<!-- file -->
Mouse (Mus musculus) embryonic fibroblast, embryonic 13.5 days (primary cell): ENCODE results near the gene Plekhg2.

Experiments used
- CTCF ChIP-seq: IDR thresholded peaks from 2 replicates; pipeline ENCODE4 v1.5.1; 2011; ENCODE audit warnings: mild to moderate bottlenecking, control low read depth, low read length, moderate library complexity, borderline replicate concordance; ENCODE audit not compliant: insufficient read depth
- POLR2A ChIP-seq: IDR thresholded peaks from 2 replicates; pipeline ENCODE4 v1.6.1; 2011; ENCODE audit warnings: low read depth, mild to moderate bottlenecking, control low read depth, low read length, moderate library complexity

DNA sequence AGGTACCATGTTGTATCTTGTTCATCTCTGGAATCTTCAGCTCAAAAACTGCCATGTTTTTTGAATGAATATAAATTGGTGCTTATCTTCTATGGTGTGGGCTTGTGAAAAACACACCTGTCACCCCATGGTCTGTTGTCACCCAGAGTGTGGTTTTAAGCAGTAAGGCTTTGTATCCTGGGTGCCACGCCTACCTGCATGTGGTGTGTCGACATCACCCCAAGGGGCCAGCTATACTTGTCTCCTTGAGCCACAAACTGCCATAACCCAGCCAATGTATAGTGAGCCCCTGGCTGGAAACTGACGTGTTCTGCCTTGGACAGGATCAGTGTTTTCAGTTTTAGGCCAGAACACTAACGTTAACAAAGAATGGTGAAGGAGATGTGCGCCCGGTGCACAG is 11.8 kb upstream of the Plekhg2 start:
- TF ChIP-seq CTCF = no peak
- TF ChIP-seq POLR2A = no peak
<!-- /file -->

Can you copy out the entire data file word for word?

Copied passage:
Mouse (Mus musculus) embryonic fibroblast, embryonic 13.5 days (primary cell): ENCODE results near the gene Plekhg2.

Experiments used
- CTCF ChIP-seq: IDR thresholded peaks from 2 replicates; pipeline ENCODE4 v1.5.1; 2011; ENCODE audit warnings: mild to moderate bottlenecking, control low read depth, low read length, moderate library complexity, borderline replicate concordance; ENCODE audit not compliant: insufficient read depth
- POLR2A ChIP-seq: IDR thresholded peaks from 2 replicates; pipeline ENCODE4 v1.6.1; 2011; ENCODE audit warnings: low read depth, mild to moderate bottlenecking, control low read depth, low read length, moderate library complexity

DNA sequence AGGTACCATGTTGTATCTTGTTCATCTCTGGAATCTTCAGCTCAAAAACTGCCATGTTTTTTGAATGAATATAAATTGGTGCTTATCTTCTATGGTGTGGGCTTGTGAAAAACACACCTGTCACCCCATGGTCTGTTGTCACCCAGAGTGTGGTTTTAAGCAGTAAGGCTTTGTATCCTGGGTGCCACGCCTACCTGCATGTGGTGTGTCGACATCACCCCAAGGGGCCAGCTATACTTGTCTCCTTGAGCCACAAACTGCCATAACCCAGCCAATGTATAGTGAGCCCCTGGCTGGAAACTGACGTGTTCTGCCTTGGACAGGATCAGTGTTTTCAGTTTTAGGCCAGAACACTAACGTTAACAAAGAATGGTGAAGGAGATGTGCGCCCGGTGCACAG is 11.8 kb upstream of the Plekhg2 start:
- TF ChIP-seq CTCF = no peak
- TF ChIP-seq POLR2A = no peak